In 1953, a no-budget distributor called Van Wolk-API released Dementia, a fifty-seven minute art film masquerading as a horror movie. It was the invention of rookie (and one-time) filmmaker John Parker, who based his screenplay on a nightmare had by his secretary, Adrienne Barrett. Likewise inexperienced, she got the lead role in a cast that included such recognizable Poverty Row character actors as Angelo Rossitto and Bruno Ve Sota. (Then unknown, the young Aaron Spelling appeared briefly as a drunk.) Parker shot it without dialogue (his cinematographer was William Thompson, Ed Wood’s d.p.), and then had avant-garde composer George Antheil write a score, with input from Ernest Gold (composer of the Exodus soundtrack), siren vocalist Marni Nixon (Gold’s wife, she dubbed the singing voices of Audrey Hepburn in My Fair Lady and Natalie Wood in West Side Story), and the jazz ensemble Shorty Rogers and His Giants.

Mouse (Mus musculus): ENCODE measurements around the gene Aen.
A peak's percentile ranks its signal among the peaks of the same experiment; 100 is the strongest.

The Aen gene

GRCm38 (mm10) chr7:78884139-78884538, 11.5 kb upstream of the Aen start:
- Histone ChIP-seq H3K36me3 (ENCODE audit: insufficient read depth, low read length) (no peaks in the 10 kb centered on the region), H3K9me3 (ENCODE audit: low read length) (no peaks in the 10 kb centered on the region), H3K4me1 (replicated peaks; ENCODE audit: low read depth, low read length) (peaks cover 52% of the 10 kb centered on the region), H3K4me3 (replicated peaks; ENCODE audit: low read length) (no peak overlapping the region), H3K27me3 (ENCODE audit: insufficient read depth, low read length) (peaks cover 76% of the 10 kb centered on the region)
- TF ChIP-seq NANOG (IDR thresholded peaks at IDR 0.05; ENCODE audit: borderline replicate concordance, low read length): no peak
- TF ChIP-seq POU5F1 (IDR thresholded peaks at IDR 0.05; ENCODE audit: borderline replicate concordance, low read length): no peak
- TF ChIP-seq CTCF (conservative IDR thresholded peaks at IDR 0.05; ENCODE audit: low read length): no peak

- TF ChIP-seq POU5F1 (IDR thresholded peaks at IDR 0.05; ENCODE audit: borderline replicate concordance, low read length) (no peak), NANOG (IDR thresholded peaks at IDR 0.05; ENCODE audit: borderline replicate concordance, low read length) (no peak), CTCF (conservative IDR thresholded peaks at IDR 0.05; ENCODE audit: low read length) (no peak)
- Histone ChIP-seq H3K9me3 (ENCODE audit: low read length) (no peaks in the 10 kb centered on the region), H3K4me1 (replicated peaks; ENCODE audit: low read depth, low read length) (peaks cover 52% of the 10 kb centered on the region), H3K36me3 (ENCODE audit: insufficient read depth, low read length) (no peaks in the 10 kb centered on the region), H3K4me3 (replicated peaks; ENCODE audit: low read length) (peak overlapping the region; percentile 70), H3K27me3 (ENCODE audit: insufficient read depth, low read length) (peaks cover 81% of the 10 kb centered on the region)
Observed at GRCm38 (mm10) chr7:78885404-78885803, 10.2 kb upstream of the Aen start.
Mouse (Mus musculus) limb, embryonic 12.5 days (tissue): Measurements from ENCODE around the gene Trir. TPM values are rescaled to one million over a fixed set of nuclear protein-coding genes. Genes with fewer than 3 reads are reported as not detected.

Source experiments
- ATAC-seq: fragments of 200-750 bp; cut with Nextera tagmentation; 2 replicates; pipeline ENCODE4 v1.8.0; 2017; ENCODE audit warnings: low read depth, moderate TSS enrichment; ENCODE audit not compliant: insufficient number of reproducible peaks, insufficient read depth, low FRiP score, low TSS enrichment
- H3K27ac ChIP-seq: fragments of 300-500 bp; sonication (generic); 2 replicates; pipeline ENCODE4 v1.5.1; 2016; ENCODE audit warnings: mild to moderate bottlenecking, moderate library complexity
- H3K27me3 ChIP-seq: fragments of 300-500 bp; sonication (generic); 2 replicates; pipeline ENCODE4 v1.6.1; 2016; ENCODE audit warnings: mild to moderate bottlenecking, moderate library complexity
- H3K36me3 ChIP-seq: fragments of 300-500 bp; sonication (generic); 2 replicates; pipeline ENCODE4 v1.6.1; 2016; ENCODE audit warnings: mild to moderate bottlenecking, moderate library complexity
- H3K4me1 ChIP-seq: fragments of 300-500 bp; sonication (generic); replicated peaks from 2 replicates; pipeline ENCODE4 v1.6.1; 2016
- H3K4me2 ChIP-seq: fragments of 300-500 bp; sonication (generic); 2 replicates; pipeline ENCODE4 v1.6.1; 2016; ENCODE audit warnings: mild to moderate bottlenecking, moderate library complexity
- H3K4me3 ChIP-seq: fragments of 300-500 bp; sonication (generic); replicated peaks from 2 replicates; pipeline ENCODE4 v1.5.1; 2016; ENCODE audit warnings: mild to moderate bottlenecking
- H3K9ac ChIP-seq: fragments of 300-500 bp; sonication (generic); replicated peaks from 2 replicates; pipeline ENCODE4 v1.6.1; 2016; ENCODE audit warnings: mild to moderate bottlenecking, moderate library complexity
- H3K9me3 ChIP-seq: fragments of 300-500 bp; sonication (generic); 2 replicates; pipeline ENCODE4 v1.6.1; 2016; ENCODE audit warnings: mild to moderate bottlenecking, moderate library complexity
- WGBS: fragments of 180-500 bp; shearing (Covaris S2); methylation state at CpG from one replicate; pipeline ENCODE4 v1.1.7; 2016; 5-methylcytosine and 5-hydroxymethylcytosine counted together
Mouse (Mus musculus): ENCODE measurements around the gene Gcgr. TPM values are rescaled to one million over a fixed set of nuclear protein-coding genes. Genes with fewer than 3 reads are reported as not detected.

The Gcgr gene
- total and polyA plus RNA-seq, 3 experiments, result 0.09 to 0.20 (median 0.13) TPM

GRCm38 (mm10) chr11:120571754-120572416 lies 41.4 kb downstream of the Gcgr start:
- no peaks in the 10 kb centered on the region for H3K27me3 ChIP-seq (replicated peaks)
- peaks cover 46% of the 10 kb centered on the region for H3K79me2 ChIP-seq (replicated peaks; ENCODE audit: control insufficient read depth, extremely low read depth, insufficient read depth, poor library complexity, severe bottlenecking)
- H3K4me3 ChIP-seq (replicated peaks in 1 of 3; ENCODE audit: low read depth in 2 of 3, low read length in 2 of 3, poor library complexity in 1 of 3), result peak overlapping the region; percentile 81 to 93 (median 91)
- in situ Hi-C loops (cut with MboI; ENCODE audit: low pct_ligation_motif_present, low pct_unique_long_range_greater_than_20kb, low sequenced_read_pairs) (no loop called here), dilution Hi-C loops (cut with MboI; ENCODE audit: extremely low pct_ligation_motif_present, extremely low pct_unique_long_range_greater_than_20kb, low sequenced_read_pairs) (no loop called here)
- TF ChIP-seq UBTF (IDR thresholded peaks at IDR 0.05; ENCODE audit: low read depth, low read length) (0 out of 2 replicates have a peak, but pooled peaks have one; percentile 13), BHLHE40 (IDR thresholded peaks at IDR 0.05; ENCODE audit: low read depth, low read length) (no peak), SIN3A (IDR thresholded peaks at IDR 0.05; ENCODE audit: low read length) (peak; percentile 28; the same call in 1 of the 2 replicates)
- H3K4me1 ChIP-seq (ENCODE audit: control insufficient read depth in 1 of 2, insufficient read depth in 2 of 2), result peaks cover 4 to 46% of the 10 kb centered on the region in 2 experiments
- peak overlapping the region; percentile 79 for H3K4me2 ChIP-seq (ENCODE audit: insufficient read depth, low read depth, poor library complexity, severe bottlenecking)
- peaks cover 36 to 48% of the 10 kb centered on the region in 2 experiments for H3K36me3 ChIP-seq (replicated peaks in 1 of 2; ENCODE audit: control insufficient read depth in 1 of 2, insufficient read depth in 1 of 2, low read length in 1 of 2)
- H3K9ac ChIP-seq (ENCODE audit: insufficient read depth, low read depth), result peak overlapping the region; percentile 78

Downbeat magazine was right on the money when they called it “The first foreign film ever made in Hollywood.” While it’s unlikely that Hitchcock or Welles ever saw Dementia, you can see and feel reverberations of it in Touch of Evil, The Wrong Man, and Psycho. Van Wolk-API paired it with a documentary about Picasso for a limited run. A couple of years later, Parker added narration, toned down a gruesome little dismemberment scene (which had the New York censors in a lather), and retitled it Daughter of Horror for extra mileage.
While Dementia is the superior of the two versions, Daughter of Horror is perfectly capable of knocking first-time viewers for a loop. Both are available on a single DVD from Kino, or you can watch Daughter of Horror in its entirety online, compliments of the thoughtful folks at the Internet Archive.
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Daughter of Horror online